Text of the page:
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Vegetation History and Archaeobotany

, Volume 19, Issue 2, pp 137–142 | Cite as

New archaeobotanical finds of Isatis tinctoria L. (woad) from Iron Age Gaul and a discussion of the importance of woad in ancient time

  • Véronique Zech-Matterne
  • Luc Leconte
Original Article

Abstract

Although chemical analyses of textile remains have traced the use of Isatis tinctoria L. (woad) back to the Neolithic period, archaeobotanical remains of the plant are scarce in north-western Europe, especially in France. A new discovery in the rural settlement of Roissy, north of Paris, raises the question of local cultivation of woad from at least the fifth–fourth century b.c. (La Tène A/B1) in northern Gaul. The plant assemblage comes from the filling of a storage pit, which also included a wide variety of cultivated plants. These data represent a valuable contribution to the study of the circumstances of the adoption of woad as a new crop.

Keywords

Archaeobotany Northern France Woad Isatis tinctoria Dyestuff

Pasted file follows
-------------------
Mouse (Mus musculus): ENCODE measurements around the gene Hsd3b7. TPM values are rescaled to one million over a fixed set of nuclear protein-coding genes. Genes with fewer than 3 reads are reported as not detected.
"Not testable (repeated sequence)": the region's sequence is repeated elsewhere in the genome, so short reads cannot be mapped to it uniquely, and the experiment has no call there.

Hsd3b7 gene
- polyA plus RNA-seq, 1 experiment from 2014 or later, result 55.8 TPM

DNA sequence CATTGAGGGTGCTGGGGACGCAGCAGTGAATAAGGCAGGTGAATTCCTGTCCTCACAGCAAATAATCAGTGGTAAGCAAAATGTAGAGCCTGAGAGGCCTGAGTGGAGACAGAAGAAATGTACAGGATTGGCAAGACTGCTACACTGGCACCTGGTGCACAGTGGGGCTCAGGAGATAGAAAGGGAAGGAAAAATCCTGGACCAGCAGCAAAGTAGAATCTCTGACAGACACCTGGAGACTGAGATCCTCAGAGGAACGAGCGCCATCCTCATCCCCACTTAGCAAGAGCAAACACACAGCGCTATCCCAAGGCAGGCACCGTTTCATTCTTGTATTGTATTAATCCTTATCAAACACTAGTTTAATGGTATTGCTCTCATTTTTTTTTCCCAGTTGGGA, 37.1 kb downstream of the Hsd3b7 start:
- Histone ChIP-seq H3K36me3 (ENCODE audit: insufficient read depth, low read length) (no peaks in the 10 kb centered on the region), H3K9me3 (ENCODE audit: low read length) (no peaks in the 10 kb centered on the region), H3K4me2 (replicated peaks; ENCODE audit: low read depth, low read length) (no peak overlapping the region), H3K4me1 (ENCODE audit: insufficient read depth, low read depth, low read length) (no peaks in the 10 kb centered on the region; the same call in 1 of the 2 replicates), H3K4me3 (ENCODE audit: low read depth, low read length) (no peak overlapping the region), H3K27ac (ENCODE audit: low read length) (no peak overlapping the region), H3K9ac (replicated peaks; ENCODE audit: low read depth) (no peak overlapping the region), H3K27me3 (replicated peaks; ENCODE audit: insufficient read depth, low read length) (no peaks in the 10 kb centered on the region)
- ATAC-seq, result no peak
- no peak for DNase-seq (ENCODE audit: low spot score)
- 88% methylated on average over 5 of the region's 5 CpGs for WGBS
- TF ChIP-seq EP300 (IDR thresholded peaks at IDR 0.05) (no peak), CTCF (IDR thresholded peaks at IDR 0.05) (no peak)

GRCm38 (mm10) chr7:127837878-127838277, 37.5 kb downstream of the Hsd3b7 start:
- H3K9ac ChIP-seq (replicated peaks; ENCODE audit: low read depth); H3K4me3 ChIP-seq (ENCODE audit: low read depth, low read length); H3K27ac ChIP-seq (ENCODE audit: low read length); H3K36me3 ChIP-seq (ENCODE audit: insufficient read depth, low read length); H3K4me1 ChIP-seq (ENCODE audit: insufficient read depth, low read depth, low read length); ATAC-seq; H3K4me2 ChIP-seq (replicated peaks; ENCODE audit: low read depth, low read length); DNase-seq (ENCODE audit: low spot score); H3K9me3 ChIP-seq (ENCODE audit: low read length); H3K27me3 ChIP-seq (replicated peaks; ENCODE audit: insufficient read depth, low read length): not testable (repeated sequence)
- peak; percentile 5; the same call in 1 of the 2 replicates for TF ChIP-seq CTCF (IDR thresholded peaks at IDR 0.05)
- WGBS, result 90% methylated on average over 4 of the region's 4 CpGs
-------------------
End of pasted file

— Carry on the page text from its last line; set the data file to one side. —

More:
Notes

Acknowledgments

The authors are very grateful to Margareta Tengberg and Robin Bendrey for previous review of this manuscript. Also best thanks are due to Corrie Bakels and two anonymous reviewers for their valuable comments and improvements on the text, as well as to James Greig for editorial review. We are also indebted to colleagues who provided information about woad and chemical aspects of the dyeing process: Witold Nowik, Bernard Verhille and Dominique Cardon.

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Copyright information

© Springer-Verlag 2009

Authors and Affiliations

  1. 1.CNRS, UMR 7209National Museum of Natural HistoryParisFrance
  2. 2.INRAP CIF/ConservareCompiègne France

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